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Criminal Justice 2000, Volume 4: Measurement and Analysis of Crime and Justice

NCJ Number
Date Published
July 2000
608 pages
These 12 papers examine methodological debates that have shaped the evolution of research on crime and justice and explore current knowledge, trends, and future directions in the measurement and analysis of crime and the criminal justice system and the consequences of such measurement and analysis for justice processes and research.
The papers cover four main themes: (1) theoretical frameworks, (2) data and measurement, (3) analytic problems, and (4) the use of research in decision making. Topics include sampling, mathematical modeling, statistical analysis, data visualization, research design, and others. The papers highlight measurement dilemmas and solutions as well as analytic difficulties and applications that have contributed to what is now known and what is still not known about crime and justice. The first five chapters examine general issues in the measurement and analysis of crime and crime control. These chapters focus on dilemmas and difficulties with self-report surveys, problems and progress in cross-national comparisons, problems in analyzing crime data that are spatially and temporally clustered, and cost-benefit analysis in criminal justice. The next three chapters cover the measurement of sexual victimization, the measurement and control of fear of crime, and the measurement and control of drug abuse. The final two chapters examine measurement of characteristics of police agencies and court performance and raise issues relevant to other aspects of the justice system. Tables, figures, appended list of the contents in the other three volumes in the Criminal Justice 2000 series, and chapter notes and reference lists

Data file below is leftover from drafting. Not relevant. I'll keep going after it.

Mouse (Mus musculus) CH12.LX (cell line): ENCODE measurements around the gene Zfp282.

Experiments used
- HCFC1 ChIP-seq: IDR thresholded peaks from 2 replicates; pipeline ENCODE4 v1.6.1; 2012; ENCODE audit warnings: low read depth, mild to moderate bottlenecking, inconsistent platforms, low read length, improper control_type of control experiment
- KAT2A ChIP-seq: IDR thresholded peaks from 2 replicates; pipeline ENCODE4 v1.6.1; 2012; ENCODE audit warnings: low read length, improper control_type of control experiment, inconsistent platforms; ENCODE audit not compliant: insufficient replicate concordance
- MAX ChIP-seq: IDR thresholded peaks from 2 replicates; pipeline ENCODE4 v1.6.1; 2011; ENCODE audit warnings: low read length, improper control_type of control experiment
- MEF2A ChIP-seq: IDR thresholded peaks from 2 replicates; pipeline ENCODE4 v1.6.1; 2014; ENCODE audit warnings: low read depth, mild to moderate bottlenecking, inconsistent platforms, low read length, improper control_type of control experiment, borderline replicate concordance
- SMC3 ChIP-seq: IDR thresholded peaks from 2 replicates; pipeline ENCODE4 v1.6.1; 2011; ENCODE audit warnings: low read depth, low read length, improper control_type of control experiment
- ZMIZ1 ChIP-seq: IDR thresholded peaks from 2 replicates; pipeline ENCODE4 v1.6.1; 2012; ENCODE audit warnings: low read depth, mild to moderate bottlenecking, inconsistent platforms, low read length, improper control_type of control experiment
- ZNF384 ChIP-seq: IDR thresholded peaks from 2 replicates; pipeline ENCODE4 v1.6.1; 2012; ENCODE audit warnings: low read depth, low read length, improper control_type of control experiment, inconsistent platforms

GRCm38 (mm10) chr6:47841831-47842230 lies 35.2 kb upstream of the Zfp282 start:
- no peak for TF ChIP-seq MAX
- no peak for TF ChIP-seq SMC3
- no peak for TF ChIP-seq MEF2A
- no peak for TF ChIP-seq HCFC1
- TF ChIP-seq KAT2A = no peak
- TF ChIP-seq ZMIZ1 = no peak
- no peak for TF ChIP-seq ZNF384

Date Published: July 1, 2000